Best Practices for Programmable Thermostats Result in Fewer Energy Dollars Spent

For many homeowners, the cost of heating and cooling can account for up to 40 percent of their energy costs. Rising energy costs have made it imperative to keep energy use to a minimum. A programmable thermostat is one way to do this. When programmed properly, these smart thermostats can cut your energy costs a great deal.

Here are some of the best practices for using programmable thermostats:

  • Know your schedule: Take a week or two and write down when your family does normal activities like going to bed, waking up, leaving the house and returning home. Your family most likely follows a predictable schedule, which will allow you to program your thermostat for the most savings possible.
  • Know your temperature comfort levels: During the winter, most experts recommend a 21-degree setting when at home and 19 degrees at night and when no one’s home. During the summer, if you have air conditioning, 25 degrees when home, 24 degrees at night and 27 degrees when you’re away will help cost savings. These temperatures might not be comfortable for you, however, use them as guidelines for maximum savings.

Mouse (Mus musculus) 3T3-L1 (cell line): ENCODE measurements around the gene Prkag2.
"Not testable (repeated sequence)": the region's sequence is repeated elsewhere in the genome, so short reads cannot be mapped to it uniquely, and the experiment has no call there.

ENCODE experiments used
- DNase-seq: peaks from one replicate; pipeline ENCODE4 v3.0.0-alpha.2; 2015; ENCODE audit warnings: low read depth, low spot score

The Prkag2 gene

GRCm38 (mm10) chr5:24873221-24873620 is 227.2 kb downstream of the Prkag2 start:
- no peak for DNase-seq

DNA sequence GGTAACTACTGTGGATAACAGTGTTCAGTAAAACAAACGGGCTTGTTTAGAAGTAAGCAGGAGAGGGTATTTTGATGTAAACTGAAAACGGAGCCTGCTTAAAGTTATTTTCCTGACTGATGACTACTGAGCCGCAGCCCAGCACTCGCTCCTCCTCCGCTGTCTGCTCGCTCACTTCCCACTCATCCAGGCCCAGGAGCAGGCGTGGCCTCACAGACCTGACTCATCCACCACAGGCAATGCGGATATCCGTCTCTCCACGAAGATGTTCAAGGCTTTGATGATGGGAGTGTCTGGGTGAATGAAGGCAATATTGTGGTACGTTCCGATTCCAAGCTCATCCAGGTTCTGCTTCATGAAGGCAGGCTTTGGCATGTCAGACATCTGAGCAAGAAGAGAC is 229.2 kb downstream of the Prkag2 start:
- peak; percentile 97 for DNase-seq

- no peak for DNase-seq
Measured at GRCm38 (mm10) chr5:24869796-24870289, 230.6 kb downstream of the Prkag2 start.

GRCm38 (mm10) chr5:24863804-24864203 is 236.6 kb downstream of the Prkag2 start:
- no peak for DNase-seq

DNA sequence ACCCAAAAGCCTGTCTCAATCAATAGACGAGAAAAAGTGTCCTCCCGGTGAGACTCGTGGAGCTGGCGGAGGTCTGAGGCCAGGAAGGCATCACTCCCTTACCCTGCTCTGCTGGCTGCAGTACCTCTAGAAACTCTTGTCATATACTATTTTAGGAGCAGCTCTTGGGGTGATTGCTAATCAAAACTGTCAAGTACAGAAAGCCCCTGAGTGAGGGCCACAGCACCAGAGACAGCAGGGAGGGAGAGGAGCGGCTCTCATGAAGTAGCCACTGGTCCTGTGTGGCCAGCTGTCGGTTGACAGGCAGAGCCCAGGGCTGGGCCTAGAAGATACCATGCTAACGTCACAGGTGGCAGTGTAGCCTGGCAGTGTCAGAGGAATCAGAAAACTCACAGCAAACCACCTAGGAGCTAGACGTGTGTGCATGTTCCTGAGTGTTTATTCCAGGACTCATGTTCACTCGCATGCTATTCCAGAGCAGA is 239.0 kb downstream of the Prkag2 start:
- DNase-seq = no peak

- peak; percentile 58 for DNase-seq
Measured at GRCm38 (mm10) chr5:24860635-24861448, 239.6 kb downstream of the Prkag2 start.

• Set your thermostat based on your schedule: Using the instructions from the manufacturer to set your thermostat based on your comfort levels and your schedule. This may take a few minutes, but once done, you don’t have to worry about it again.
  • Use “hold” feature only temporarily: Every programmable thermostat has a hold feature. If you have a day off and the programmable thermostat goes into away mode, you can temporarily set the thermostat to the at-home temperature. Use the temporary feature instead of the permanent hold for maximum savings.
  • Combine using your thermostat with other energy saving practices: Using a programmable thermostat in combination with ceiling fans and the right clothing can make energy savings easier to take. Wear warm clothes in the winter and cool clothes in the summer to remain comfortable without turning the heating and cooling on.

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